A significant development was the creation by Reading et al. in 2001[4] of a custom interface that allowed measurements to be made while illuminating the sample from above; this interface focused the infrared beam to a spot of circa 500μm diameter, close to the theoretical maximum[Note 1]. The use of top-down or top-side illumination has the important benefit that samples of arbitrary thickness can be studied on arbitrary substrates. In many cases this can be done without any sample preparation. All subsequent experiments by Hammiche, Pollock, Reading and their co-workers were made using this type of interface including the instrument constructed by Hill et al. for nanoscale imaging using a pulsed laser.[12] The work of the University of Lancaster group in collaboration with workers from the University of East Anglia led to the formation of a company, Anasys Instruments, to exploit this and related technologies[23] (see Commercialization).

Resolution improvement with pulsed laser sources[edit]

An infrared optical parametric oscillator (OPO), 1997
Schematic of the AFM-IR instrument using an OPO light source constructed at the University of East Anglia by Hill et al in 2007[12]

In the first paper on AFM-based infrared by Hammiche et al.,[1] the relevant well-established theoretical considerations were outlined that predict that high spatial resolution can be achieved using rapid modulation frequencies because of the consequent reduction in the thermal diffusion length. They estimated that spatial resolutions in the range of 20 nm-30 nm should be achievable.[24] The most readily available sources that can achieve high modulation frequencies are pulsed lasers: even when the rapidity of the pulses is not high, the square wave form of a pulse contains very high modulation frequencies in Fourier space. In 2001, Hammiche et al. used a type of bench-top tuneable, pulsed infrared laser known as an optical parametric oscillator or OPO and obtained the first probe-based infrared spectrum with a pulsed laser, however, they did not report any images[16]

Nanoscale spatial resolution AFM-IR imaging using a pulsed laser was first demonstrated by Dazzi et al[8] at the University of Paris-Sud, France. Dazzi and his colleagues used a wavelength-tuneable, free electron laser at the CLIO facility[Note 2] in Orsay, France to provide an infrared source with short pulses. Like earlier workers,[2][6] they used a conventional AFM probe to measure thermal expansion but introduced a novel optical configuration: the sample was mounted on an IR-transparent prism so that it could be excited by an evanescent wave. Absorption of short infrared laser pulses by the sample caused rapid thermal expansion that created a force impulse at the tip of the AFM cantilever. The thermal expansion pulse induced transient resonant oscillations of the AFM cantilever probe. This has led to the technique being dubbed Photo-Thermal Induced Resonance (PTIR), by some workers in the field.[10][16] Some prefer the terms PTIR or PTMS[1][3][5][6][7] to AFM-IR as the technique is not necessarily restricted to infrared wavelengths. The amplitude of the cantilever oscillation is directly related to the amount of infrared radiation absorbed by the sample.[25][26][27][28][29][30][31] By measuring the cantilever oscillation amplitude as a function of wavenumber, Dazzi's group was able to obtain absorption spectra from nanoscale regions of the sample. Compared to earlier work, this approach improved spatial resolution because the use of short laser pulses reduced the duration of the thermal expansion pulse to the point that the thermal diffusion lengths can be on the scale of nanometres rather than microns.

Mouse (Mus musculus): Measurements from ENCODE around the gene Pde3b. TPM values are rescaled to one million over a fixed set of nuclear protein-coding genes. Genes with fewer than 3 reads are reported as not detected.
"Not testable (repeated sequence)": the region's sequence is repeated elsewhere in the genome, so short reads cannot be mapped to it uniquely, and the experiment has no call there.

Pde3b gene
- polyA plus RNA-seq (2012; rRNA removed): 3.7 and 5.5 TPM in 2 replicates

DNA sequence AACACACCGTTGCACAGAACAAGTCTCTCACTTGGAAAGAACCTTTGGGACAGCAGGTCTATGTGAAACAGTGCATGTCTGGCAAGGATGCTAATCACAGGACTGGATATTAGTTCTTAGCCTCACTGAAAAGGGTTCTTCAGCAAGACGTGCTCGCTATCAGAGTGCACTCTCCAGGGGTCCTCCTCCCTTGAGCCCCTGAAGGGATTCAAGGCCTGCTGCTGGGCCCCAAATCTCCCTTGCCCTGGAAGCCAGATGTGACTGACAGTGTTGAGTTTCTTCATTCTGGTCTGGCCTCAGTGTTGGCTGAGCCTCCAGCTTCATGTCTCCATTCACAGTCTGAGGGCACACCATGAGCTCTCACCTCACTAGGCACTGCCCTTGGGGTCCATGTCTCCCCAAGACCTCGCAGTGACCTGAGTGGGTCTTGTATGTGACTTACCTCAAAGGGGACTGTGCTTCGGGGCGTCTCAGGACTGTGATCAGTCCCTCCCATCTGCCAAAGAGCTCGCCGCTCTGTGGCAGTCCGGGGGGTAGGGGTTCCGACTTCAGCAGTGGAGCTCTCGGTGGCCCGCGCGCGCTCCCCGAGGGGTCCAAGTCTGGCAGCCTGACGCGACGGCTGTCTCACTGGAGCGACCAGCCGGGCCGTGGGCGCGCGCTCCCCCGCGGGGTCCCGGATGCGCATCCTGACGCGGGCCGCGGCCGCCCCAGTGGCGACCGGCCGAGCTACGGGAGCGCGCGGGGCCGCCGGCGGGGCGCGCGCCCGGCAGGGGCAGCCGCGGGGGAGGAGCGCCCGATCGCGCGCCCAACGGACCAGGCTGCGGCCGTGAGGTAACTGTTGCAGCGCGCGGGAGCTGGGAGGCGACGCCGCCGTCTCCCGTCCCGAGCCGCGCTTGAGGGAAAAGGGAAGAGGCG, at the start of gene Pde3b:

Fast Fourier Transform of cantilever vibrations after a laser pulse; the height of a characteristic peak measures the amount of infrared light absorbed by the sample
Spectrum obtained from the AFM measurement by changing the laser wavelength (below); it has good agreement with a conventional FTIR spectrum (above)

A key advantage of the use of a tuneable laser source, with a narrow wavelength range, is the ability to rapidly map the locations of specific chemical components on the sample surface. To achieve this, Dazzi's group tuned their free electron laser source to a wavelength corresponding to the molecular vibration of the chemical of interest, then mapped the cantilever oscillation amplitude as function of position across the sample. They demonstrated the ability to map chemical composition in E. coli bacteria. They could also visualize polyhydroxybutyrate (PHB) vesicles inside Rhodobacter capsulatus cells[27] and monitor the efficiency of PHB production by the cells.

At the University of East Anglia in the UK, as part of an EPSRC-funded project led by M. Reading and S. Meech, Hill and his co-workers[12] followed the earlier work of Reading et al.[4] and Hammiche et al.[6] and measured thermal expansion using an optical configuration that illuminated the sample from above[5] in contrast to Dazzi et al. who excited the sample with an evanescent wave from below.[8] Hill also made use of an optical parametric oscillator as the infrared source in the manner of Hammiche et al.[16] This novel combination of topside illumination,[4] OPO source[16] and measuring thermal expansion[2][6][8][8] proved capable of nanoscale spatial resolution for infrared imaging and spectroscopy (the figures show a schematic of the UEA apparatus and results obtained with it). The use by Hill and co-workers of illumination from above allowed a substantially wider range of samples to be studied than was possible using Dazzi's technique. By introducing the use of a bench top IR source and topdown illumination, the work of Hammiche, Hill and their coworkers made possible the first commercially viable SPM-based infrared instrument (see Commercialization).